As one of the best things to come out of the 20th Century nears its 50th anniversary, it is a chance to look back at Laurie Lee’s incredible work of literature. Lee’s actual story what happened when to him upon setting out from his home and never looking back is itself nearly 90 years old, with the book account following many years later. 

At only 19 years of age, Laurie Lee leaves the security of his small childhood home in the Cotswolds and yet still manages to have the ‘confident belief’ that comes with youth. His mum, not daring to plead or question her son’s decision to simultaneously find work and embark on a big adventure. However, she cannot help but give a ‘long, searching look’ as her son closes ‘that part of my life forever’. It’s a poignant moment, brilliantly and sweetly captured in the book’s opening chapter. 

The initial excitement of setting out to make his fortune is soon replaced by the stark reality of leaving everything he knows behind him. Lee soon realises the hard truth that he’s on his own, a feeling we are all familiar with upon our exit from the family home. His prose captures the mood elegantly – the morning of his first day out on the road becomes ‘solitary’, the afternoon summer, ‘sulky’ and as he trudges alone ‘oppressed by the velvety emptiness of the world’ he becomes ‘affronted’ by this sudden freedom. Lee perfectly incorporates feelings we are all familiar with through his descriptions of landscape, ones that are still relevant to adults today.

When Lee writes that he is closing a chapter of his life forever, he means it, leaving his childhood behind with no other means of contacting his family except from the, now less commonly used, form of the letter. He walks along ‘hot empty roads’ with hardly any cars in sight around him… he is completely alone.

Reading Lee’s memoir of moving out and eventually finding his way to Spain is like delving into a portrait of the past. The world he describes is barely 80 years old and yet one that is utterly unrecognisable. With the world changing and evolving throughout the last decades, the world he beautifully portrays is one unfamiliar to the reader, especially to those born on the later end of the timeline. His novel can be seen as a nostalgic snapshot of Britain’s past as well as a memoir of Lee’s own life, for those interested in his work as a poet.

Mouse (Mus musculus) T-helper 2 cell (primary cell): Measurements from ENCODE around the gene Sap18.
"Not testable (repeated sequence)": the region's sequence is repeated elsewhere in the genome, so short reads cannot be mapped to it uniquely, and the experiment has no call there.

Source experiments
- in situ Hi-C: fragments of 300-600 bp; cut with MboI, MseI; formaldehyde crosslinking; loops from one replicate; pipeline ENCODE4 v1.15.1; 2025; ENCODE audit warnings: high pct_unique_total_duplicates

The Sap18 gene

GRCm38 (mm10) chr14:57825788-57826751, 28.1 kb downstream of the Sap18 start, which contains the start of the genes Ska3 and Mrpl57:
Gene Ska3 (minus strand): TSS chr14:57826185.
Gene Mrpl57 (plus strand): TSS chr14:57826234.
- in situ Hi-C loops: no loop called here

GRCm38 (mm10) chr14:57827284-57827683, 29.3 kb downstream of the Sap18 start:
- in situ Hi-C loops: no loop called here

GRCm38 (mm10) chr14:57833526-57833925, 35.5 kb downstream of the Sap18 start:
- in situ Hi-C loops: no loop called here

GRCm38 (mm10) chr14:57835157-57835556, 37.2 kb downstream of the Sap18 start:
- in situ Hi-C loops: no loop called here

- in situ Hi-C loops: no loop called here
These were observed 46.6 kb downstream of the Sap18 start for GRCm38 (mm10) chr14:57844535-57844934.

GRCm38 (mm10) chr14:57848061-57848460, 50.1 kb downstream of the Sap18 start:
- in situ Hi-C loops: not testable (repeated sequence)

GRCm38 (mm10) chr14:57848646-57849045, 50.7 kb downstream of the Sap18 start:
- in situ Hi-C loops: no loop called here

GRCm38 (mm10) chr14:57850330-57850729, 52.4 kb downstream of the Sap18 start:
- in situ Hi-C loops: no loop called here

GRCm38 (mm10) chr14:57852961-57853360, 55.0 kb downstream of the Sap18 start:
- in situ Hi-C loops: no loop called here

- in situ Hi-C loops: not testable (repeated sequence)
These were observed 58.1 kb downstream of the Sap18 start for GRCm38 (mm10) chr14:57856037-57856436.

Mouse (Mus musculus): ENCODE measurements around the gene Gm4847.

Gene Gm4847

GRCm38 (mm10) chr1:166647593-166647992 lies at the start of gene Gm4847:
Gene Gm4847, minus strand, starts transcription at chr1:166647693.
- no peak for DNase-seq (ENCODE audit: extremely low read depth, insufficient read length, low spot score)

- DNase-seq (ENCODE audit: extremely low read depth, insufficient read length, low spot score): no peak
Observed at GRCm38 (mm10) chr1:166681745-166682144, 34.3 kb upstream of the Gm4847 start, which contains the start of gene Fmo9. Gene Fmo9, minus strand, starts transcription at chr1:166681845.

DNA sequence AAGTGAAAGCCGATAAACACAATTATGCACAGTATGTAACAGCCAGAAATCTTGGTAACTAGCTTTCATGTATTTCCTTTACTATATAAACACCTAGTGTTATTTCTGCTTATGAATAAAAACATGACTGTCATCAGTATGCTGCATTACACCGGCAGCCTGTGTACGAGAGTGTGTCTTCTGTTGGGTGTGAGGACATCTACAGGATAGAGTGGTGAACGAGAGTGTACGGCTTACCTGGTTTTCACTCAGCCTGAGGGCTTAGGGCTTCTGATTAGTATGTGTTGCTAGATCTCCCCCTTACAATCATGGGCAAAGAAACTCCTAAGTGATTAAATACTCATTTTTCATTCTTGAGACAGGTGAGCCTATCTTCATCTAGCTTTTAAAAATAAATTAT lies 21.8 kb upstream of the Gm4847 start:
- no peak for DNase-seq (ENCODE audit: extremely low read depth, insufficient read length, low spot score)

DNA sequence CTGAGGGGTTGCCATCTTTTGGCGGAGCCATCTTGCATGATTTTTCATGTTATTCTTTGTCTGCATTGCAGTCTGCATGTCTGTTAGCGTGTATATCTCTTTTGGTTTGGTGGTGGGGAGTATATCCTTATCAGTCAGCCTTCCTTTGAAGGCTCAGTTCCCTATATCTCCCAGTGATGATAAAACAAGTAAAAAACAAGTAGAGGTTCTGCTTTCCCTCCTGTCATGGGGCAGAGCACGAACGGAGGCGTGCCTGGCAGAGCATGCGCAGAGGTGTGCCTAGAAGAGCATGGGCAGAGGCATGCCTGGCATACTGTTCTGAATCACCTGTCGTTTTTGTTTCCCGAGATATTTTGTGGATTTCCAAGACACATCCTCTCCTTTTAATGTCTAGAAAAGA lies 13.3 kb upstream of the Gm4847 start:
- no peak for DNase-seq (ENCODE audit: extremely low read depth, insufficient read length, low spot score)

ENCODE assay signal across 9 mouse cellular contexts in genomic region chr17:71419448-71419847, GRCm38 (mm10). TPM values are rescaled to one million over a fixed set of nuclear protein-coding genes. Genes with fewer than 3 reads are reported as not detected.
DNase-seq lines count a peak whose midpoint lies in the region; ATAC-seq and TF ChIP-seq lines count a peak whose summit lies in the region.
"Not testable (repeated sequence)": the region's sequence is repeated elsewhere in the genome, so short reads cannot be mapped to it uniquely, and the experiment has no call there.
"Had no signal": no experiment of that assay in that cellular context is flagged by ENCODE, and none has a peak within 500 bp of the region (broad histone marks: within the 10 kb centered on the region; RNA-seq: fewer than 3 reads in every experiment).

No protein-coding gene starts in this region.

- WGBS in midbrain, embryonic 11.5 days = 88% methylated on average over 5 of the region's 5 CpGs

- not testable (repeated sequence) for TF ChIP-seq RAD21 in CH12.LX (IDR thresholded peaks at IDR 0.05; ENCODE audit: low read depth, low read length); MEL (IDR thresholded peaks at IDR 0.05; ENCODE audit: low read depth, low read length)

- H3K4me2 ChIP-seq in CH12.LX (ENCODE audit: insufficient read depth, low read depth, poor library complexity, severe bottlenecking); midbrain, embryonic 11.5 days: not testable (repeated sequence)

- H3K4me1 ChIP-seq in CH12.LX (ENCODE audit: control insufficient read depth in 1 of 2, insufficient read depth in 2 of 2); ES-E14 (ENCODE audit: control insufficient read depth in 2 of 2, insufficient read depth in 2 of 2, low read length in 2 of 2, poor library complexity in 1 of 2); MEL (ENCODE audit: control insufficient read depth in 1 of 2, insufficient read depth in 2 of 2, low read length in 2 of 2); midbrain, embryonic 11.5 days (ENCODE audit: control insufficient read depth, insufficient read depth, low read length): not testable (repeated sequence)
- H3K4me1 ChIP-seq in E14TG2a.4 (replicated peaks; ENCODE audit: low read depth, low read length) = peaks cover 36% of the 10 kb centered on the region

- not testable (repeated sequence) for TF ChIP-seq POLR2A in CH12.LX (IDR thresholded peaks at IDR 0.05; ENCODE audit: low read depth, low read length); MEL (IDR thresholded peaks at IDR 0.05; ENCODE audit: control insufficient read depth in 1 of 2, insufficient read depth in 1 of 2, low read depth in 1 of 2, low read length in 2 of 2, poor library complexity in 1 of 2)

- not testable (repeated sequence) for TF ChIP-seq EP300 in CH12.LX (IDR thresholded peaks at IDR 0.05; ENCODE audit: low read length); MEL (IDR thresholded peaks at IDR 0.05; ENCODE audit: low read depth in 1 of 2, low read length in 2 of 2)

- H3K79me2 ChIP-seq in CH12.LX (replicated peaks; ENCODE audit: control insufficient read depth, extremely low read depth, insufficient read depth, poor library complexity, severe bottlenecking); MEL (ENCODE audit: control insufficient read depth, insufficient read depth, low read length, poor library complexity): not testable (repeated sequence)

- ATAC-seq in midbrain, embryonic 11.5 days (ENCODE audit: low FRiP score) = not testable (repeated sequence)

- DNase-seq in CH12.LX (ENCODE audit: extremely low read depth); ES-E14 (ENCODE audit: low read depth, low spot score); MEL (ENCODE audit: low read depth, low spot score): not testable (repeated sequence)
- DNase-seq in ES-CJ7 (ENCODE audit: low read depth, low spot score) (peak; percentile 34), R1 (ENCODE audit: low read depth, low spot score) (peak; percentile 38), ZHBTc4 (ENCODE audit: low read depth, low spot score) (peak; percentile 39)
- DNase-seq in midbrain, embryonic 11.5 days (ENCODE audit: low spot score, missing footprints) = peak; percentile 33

Lee himself draws upon the idea of time in his writing, admitting that to have left his home during that era was fortunate, as he was exploring a landscape not yet ‘bulldozed for speed’.

Nowadays, with the unprecedented growth of the 20th Century rapidly changing technology and industry, we are all now living in an ‘Age of Noise’, as aptly described by Norwegian explorer Erling Kagge. Phones constantly pinging, emails dropping, social media outlets vying for every scrap of attention; our world has become one of almost incessant distraction. In our age, it is, without a doubt, easy to feel disconnected from Lee’s world.

Not only is it difficult to imagine a 19 year old traveler going to Spain simply because he knows the Spanish for ‘can I have a glass of water please?’, it also reflects our own state of living and the dangers and rules that come alongside this. Although our world has gifted us with technology and other advances, we are no longer able to walk around or travel with the same spontaneity as Lee describes.

Perfectly capturing the beautiful landscape with subtle elegance, Lee creates an image of Spain that gives it an irresistible allure. An ideal read for anyone interested in exploring a historical snapshot of society through landscape, or for anyone who finds travel enjoyable and exciting, Lee’s novel remains a relevant and celebrated piece of literature 50 years on.

Image Credit: Pixabay, Larisa-K

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